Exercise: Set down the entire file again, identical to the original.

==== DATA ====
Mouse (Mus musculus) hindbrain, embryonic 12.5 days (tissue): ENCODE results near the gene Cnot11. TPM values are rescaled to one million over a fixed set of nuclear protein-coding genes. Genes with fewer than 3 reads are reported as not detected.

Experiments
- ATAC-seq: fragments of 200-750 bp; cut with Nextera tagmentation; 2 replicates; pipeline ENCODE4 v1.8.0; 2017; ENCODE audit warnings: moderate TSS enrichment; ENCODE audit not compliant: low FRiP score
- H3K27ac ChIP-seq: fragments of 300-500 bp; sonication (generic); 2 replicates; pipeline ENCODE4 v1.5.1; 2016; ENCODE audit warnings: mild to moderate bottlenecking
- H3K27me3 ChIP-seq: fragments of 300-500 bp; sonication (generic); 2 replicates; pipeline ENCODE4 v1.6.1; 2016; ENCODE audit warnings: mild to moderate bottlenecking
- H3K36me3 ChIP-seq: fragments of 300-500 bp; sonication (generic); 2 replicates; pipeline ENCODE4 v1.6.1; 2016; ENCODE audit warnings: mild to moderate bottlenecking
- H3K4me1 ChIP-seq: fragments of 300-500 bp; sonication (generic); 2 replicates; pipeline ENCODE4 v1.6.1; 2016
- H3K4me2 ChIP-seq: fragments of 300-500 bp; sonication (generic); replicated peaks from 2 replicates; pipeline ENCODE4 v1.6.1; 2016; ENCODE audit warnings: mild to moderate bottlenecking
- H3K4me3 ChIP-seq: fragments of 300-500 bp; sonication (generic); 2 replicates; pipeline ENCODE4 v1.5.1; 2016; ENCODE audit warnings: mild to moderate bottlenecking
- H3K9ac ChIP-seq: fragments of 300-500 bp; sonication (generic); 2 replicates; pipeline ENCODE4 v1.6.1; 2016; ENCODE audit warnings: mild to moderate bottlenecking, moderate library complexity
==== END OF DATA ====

Mouse (Mus musculus) hindbrain, embryonic 12.5 days (tissue): ENCODE results near the gene Cnot11. TPM values are rescaled to one million over a fixed set of nuclear protein-coding genes. Genes with fewer than 3 reads are reported as not detected.

Experiments
- ATAC-seq: fragments of 200-750 bp; cut with Nextera tagmentation; 2 replicates; pipeline ENCODE4 v1.8.0; 2017; ENCODE audit warnings: moderate TSS enrichment; ENCODE audit not compliant: low FRiP score
- H3K27ac ChIP-seq: fragments of 300-500 bp; sonication (generic); 2 replicates; pipeline ENCODE4 v1.5.1; 2016; ENCODE audit warnings: mild to moderate bottlenecking
- H3K27me3 ChIP-seq: fragments of 300-500 bp; sonication (generic); 2 replicates; pipeline ENCODE4 v1.6.1; 2016; ENCODE audit warnings: mild to moderate bottlenecking
- H3K36me3 ChIP-seq: fragments of 300-500 bp; sonication (generic); 2 replicates; pipeline ENCODE4 v1.6.1; 2016; ENCODE audit warnings: mild to moderate bottlenecking
- H3K4me1 ChIP-seq: fragments of 300-500 bp; sonication (generic); 2 replicates; pipeline ENCODE4 v1.6.1; 2016
- H3K4me2 ChIP-seq: fragments of 300-500 bp; sonication (generic); replicated peaks from 2 replicates; pipeline ENCODE4 v1.6.1; 2016; ENCODE audit warnings: mild to moderate bottlenecking
- H3K4me3 ChIP-seq: fragments of 300-500 bp; sonication (generic); 2 replicates; pipeline ENCODE4 v1.5.1; 2016; ENCODE audit warnings: mild to moderate bottlenecking
- H3K9ac ChIP-seq: fragments of 300-500 bp; sonication (generic); 2 replicates; pipeline ENCODE4 v1.6.1; 2016; ENCODE audit warnings: mild to moderate bottlenecking, moderate library complexity